J. D. Heyes
Natural News 
Oct 10, 2013
As the government shutdown grinds on with no end in sight, as President Obama continues to vow not to negotiate with House Republicans over raising the debt ceiling limit and funding Obamacare, many of the nation’s biggest banks are stockpiling cash for ATM machines in case the public becomes panicked over a potential U.S. default.
Per London’s Telegraph newspaper:
Major banks have increased the amount of funds by around a third, and are holding daily meetings in sealed rooms to map out their contingency plans, according to well-placed sources.
In some cases, they are discussing the possibility of extending free credit to customers who do not receive the Social Security payments they would normally rely on, because of the ongoing services blackout.
Would a shutdown cause a run on cash at the banks?
The U.S. government shut down, partially, Oct. 1, after Obama and House Republicans failed to come to an agreement over a budget and continuing resolution that would have kept some services running and many government workers at their jobs. As it stands, the shutdown is only affecting about 17 percent of the federal government’s traditional functions .
It’s the first federal government shutdown in 17 years; the last one occurred during Bill Clinton’s first term.
- A d v e r t i s e m e n t
At issue is the funding of Obamacare, which Republicans in the House are seeking to block, as well as whether or not to raise the nation’s borrowing limit – the so-called debt ceiling – which currently stands at $16.7 trillion (or about 100 percent of total U.S. annual gross domestic product).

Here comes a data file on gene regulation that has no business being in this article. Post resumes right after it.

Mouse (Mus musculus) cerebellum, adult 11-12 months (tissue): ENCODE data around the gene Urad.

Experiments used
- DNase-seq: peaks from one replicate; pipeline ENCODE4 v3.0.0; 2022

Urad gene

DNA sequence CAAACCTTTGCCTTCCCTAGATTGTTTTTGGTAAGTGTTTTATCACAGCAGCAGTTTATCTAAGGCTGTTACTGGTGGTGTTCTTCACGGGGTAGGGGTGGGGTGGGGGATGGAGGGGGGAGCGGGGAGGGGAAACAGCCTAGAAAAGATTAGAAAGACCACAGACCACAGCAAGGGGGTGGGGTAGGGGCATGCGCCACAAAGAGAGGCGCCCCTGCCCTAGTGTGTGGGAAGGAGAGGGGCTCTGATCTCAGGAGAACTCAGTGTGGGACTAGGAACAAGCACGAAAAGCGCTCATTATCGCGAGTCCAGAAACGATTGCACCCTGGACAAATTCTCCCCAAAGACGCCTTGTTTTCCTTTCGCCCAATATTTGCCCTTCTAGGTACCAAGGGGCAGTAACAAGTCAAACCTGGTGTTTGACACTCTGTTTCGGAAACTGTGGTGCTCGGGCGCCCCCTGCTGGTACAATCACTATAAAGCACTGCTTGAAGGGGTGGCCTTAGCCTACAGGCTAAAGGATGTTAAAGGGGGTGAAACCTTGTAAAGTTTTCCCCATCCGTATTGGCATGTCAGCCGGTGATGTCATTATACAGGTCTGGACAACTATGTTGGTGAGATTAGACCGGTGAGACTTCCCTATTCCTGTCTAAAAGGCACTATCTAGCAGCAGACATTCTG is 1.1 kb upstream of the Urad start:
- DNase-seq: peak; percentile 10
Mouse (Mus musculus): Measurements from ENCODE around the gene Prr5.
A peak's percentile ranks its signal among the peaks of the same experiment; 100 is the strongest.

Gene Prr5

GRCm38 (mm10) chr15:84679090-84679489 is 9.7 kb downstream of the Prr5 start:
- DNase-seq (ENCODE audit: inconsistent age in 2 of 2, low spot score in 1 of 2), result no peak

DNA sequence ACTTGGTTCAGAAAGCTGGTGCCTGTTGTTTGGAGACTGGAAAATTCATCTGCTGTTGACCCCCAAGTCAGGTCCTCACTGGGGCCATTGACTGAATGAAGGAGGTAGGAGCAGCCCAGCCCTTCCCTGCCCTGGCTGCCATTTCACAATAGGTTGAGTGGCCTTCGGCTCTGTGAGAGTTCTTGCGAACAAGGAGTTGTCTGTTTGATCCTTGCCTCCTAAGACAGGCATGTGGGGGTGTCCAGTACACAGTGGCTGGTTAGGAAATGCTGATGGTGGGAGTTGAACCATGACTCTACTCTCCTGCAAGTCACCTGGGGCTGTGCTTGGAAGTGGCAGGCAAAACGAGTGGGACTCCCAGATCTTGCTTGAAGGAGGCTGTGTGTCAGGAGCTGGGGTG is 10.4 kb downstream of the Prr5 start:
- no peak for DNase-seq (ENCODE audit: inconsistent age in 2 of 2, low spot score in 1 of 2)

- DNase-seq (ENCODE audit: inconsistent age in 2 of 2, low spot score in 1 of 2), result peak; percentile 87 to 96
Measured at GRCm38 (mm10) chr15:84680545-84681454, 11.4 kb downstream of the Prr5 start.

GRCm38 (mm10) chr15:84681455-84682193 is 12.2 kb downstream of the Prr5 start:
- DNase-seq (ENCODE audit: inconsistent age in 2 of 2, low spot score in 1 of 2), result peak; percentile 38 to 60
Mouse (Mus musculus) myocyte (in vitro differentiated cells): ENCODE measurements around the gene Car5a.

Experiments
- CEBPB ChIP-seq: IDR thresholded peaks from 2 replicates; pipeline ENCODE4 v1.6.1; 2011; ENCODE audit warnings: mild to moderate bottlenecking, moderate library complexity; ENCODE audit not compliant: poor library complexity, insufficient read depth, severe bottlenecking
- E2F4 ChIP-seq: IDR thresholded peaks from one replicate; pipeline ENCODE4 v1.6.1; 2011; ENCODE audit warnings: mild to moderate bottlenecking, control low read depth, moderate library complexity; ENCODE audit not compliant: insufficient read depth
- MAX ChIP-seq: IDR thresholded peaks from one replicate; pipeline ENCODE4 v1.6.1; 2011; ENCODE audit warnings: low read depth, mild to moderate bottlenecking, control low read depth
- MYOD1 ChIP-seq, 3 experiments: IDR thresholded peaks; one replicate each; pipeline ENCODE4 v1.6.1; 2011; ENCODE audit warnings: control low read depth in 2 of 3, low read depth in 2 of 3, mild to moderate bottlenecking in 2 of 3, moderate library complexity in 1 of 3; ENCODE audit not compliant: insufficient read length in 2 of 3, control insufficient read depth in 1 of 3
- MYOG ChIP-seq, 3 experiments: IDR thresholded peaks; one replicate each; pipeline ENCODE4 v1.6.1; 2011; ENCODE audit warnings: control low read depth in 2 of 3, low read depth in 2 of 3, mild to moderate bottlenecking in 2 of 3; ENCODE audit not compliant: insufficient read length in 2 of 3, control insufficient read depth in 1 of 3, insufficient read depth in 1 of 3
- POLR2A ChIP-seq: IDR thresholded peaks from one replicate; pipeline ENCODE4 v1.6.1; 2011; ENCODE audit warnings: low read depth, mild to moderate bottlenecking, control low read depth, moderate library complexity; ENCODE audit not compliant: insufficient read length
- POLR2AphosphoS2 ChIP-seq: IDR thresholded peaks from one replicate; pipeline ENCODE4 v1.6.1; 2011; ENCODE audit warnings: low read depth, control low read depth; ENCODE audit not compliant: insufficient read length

Congress has until Oct. 17 to reach an agreement to raise the limit or offer some kind of short-term budget compromise that the Democrat-controlled Senate and White House would accept, which appears unlikely at the time.
Backers of a raise in the ceiling, which includes Obama, say it is needed to avoid a U.S. default on sovereign debt. Opponents say the ceiling increase should not happen, because the country is already too deeply in debt; besides, they note that the U.S. government brings in plenty of tax and other revenues monthly to handle its interest and debt payments.
Nevertheless, primarily because of the way the issue is being portrayed by the press, there is concern among some of the large banks  that a run of cash could be in the offing.
Americans are already hoarding cash as well
More from the Telegraph:
Banking sources told the Daily Telegraph that they had learned many lessons from a similar game of political brinkmanship in August 2011, when budget negotiations and concerns over the eurozone crisis triggered a sharp drop in stock prices around the world. The market turmoil induced panic among customers, who made a run on banks to withdraw their cash .
“That was the fire drill, but that’s also what happens around ‘disasters’ such as hurricanes or earthquakes,” one source told the paper. “We all have that disaster playbook on the shelf.”
Indeed, banks have been hoarding cash for years, including cash they have been pressured to loan . Whether or not there will be panic if Washington doesn’t come to a budget deal remains to be seen, but it never hurts to have some assets on hand at all times in any event.
According to some reports, Americans are already doing that .